The case with the World Series umpires who gave their post-game press conference is certainly the exception, not the rule. In that case, the video replay was clear that the runner had been interfered with. Reviews of horse races are MUCH more subjective and open to opinion. Unlike the rest of us, the Stewards are paid to give their binding opinion. They are paid to make that judgment call, regardless of who benefits and who suffers because of it.

    At some point, horse players have to have faith that the Stewards ARE impartial judges. Without that basic faith, then you are “knowingly” betting into a game that you believe is rigged, possibly against you.

    • Zippy Chippy

      I don’t envy Stewards. Even if they make the right call 100% of the time, somebody is always going to come out on the losing end. Some group of people won’t be happy, even if the decision they make is the correct one.

    • Lexington 4

      This is precisely how I feel. And you said it better.

    • Mike

      Yes Zippy, well said.

  • kyle

    There you go. How do they leave Hard Enough up? These guys can’t be trusted with the responsibility they have.

  • Joe

    Stewards blew another objection in the 6th race today! You lose by a head bob and you’re moved 4 lanes out in the middle of the track you get taken down.

  • gus stewart

    Mr Paulick sent you an email this afternoon pst time. Again the 6th race at Gulf was unbelievable. I will be Santa Anita for tournament and will ask bettors to start taking a stand and not bet at Gulfstream until they suspend or remove their stewards. You have to start doing something to create changes, and this is the only way to do it in this biz.. Everything you verbalize nothing gets done ,even with the California stewards. They all been doing it to long and they have no ability to be non biased even if they don’t do it intentionally. Younger eyes would make less influenced decisions. We all remember the inquiries with the Corderos and Pincays against shoe or Mc’carrons all great riders, but those who were around those days called the results of inquiries when it looked 50/50. The aggressive riders were rarely given the decisions.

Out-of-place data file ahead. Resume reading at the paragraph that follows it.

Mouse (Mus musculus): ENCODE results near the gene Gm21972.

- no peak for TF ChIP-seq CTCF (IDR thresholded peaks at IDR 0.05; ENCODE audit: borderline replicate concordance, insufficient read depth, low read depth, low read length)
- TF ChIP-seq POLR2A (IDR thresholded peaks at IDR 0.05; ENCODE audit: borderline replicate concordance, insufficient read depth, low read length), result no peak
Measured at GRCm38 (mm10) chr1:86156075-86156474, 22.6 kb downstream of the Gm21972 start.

• Bman

    check out the DQ yesterday at S.A., horse Born Lucky taken down for mild late bump, yes he drifted out under left hand urging but pan shot shows little affect to 2nd horse; then, and I know Stews were not all the same back in 2011, but tell me Courageous Cat was impacted by Godlikova any LESS than Born Lucky did to runner up was yesterday????? consistency is all you can ask for from the same people in the booth.

  • http://judgebork.wordpress.com Lou Baranello Former Steward

    I am a believer in “FULL DISCLOSURE” and by that I mean all rulings from boards of stewards and racing commissions should indicate how each members of these boards voted. Let these men and women stand up and be counted for every decision they make individually and as a group. Believe me this will cause some changes in attitudes!